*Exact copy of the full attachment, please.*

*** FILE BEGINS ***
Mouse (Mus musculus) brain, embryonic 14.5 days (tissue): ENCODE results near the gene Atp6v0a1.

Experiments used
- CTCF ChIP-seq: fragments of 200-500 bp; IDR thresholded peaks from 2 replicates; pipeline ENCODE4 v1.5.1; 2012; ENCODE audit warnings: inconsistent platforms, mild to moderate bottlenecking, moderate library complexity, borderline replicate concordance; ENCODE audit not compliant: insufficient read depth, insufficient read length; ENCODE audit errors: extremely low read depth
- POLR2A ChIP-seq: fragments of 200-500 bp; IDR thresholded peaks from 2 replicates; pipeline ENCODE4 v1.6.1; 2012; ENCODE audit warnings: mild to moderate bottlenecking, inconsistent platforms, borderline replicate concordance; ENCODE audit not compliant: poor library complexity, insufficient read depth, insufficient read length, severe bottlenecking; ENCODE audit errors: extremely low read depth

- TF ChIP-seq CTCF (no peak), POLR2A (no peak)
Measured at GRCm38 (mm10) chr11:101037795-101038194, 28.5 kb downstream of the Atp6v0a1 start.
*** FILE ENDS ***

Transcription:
Mouse (Mus musculus) brain, embryonic 14.5 days (tissue): ENCODE results near the gene Atp6v0a1.

Experiments used
- CTCF ChIP-seq: fragments of 200-500 bp; IDR thresholded peaks from 2 replicates; pipeline ENCODE4 v1.5.1; 2012; ENCODE audit warnings: inconsistent platforms, mild to moderate bottlenecking, moderate library complexity, borderline replicate concordance; ENCODE audit not compliant: insufficient read depth, insufficient read length; ENCODE audit errors: extremely low read depth
- POLR2A ChIP-seq: fragments of 200-500 bp; IDR thresholded peaks from 2 replicates; pipeline ENCODE4 v1.6.1; 2012; ENCODE audit warnings: mild to moderate bottlenecking, inconsistent platforms, borderline replicate concordance; ENCODE audit not compliant: poor library complexity, insufficient read depth, insufficient read length, severe bottlenecking; ENCODE audit errors: extremely low read depth

- TF ChIP-seq CTCF (no peak), POLR2A (no peak)
Measured at GRCm38 (mm10) chr11:101037795-101038194, 28.5 kb downstream of the Atp6v0a1 start.